Yet again, we were too tired to notice that the drive up to the cottage took forever. Being new customers, you almost guaranteed to be given the worst accommodation, the one nobody else would want- I know that from experience in Azerbaijan provinces before, I should have known better. 

The house looked nice. Everything around looked nice, too. That was the most peculiar and misleading thing about Relax. It all looked nice. But, once you tried to use anything, nothing worked.
You know, I said to my mother, what this place reminds me of? The old Russian Winnie the Pooh cartoon. When he described the honey as such an odd thing…it is sort of there, but then?.. it is not.

The Relax hotel managed, in just two days, to do the exact opposite of its’ name to all four of us. 

Everything seemed to be there, and looked great…but then, like in some zombie blockbuster, nothing was actually aliveIt was as if things were once working and looked after and then just died. A dead water slide, with green stagnant water at the bottom. A dead bowling alley, with nobody there. A dead games arcade. A dead bar with no customers, and no proper drinks available, despite a display of the pretty bottles on shelves. Occasionally, a member of staff would appear and look at us with doubt, and genuine surprise-Really? You want to play a game of bowling? You mean like...Here? Like,...right now?

The only reason I knew the ducks in the little pond outside the restaurant were real was because I realised that, were they mechanical, they would also be broken and dead.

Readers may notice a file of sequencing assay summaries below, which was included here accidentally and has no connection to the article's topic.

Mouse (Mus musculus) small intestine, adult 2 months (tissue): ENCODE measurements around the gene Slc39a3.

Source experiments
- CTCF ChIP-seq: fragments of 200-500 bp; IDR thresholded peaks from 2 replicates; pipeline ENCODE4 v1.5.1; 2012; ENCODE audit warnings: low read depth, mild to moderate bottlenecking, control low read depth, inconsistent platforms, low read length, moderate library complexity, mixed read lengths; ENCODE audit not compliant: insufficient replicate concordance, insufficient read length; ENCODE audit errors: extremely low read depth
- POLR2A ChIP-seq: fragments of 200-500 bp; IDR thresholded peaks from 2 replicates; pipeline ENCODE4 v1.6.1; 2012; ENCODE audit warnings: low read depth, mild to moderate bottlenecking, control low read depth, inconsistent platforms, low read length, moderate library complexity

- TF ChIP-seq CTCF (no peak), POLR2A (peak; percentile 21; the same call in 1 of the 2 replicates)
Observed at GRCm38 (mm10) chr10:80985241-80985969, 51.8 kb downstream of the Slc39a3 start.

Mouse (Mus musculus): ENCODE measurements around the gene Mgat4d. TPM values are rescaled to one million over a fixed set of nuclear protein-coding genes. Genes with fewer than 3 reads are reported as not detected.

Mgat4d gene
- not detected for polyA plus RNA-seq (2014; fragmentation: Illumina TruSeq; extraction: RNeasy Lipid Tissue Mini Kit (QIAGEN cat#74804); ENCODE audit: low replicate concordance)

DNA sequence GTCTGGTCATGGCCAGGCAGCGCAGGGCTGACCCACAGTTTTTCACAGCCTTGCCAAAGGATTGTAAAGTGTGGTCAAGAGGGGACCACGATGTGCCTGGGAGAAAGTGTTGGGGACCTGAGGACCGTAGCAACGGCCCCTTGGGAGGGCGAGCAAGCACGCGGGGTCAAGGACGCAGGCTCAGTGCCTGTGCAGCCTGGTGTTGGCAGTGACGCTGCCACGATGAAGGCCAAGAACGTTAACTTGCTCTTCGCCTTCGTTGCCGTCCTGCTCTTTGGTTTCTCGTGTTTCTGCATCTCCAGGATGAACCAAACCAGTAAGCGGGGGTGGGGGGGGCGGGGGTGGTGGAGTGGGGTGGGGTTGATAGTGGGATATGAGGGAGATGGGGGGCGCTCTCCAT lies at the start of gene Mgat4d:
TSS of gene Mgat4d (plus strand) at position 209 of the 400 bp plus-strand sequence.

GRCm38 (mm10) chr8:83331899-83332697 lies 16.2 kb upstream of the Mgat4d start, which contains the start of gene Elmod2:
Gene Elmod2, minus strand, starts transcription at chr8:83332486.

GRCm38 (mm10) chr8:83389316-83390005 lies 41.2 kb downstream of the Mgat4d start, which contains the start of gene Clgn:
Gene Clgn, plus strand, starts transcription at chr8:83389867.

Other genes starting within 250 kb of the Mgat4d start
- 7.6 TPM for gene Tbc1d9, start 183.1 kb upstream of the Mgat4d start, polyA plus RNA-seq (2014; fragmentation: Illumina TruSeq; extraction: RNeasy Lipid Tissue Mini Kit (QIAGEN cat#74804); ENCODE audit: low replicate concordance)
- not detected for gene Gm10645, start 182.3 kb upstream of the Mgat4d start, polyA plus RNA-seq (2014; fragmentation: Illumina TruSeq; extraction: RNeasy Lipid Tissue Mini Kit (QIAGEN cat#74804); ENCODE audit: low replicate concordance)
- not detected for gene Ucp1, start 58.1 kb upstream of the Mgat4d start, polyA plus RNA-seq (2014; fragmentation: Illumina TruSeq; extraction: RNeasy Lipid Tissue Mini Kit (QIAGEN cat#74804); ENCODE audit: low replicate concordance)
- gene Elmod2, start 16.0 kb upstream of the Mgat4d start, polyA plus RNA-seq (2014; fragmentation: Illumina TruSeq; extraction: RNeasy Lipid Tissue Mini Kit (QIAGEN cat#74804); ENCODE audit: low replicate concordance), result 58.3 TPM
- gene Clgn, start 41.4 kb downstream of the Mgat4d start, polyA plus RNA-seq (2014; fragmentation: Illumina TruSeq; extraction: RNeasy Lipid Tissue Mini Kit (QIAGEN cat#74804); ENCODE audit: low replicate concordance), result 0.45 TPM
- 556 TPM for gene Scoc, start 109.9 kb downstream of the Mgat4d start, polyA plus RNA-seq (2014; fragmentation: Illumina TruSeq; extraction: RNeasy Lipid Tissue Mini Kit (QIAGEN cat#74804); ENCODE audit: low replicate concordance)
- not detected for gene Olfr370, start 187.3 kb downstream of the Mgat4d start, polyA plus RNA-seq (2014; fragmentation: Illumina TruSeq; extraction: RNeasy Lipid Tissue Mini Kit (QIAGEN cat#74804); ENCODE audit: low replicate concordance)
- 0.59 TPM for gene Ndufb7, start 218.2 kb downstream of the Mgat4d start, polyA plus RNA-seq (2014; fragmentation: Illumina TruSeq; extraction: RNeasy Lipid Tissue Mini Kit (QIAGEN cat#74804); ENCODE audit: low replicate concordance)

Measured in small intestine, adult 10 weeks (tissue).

I felt sad for this beautiful shithole. 

Local customers, oblivious to the level of service they should be expecting, aimlessly strolled around the premises, dressed in their best clothes. At breakfast, chewing on local bread, with over-boiled eggs, I admired the mountains around- so stunning! And felt sad. Poor Lankaran, I thought. Is it true, that because of the Talysh population and their alleged rebellious attitude, the government is not investing in your roads or tourism? Is it true that despite this stunning natural beauty, you are way behind every other region in the country- poor, abandoned, forgotten for political reasons?
Or is it simply that your people just don’t actually care? 

Because, people in Lankaran seemed that tiny bit different

I was trying to remember if my first boyfriend was such a smooth liar. Because one bizarre, yet common characteristics I noticed in the resort was that they all lied. Will you please send someone to fix this shower as it lets all the water out and the whole bathroom is flooded? Of course! This afternoon! 

Will you please move us to another cottage, as my mother can’t possibly walk so much every day that her new Fitbit keeps sending her fireworks for reaching the recommended daily steps every couple of hours? Sure, of course! We will move you tomorrow morning! 

Why do you lie? I asked the pool staff when they, for the second time, advised me that the aqua park was going to re-open soon. The young local guys laughed.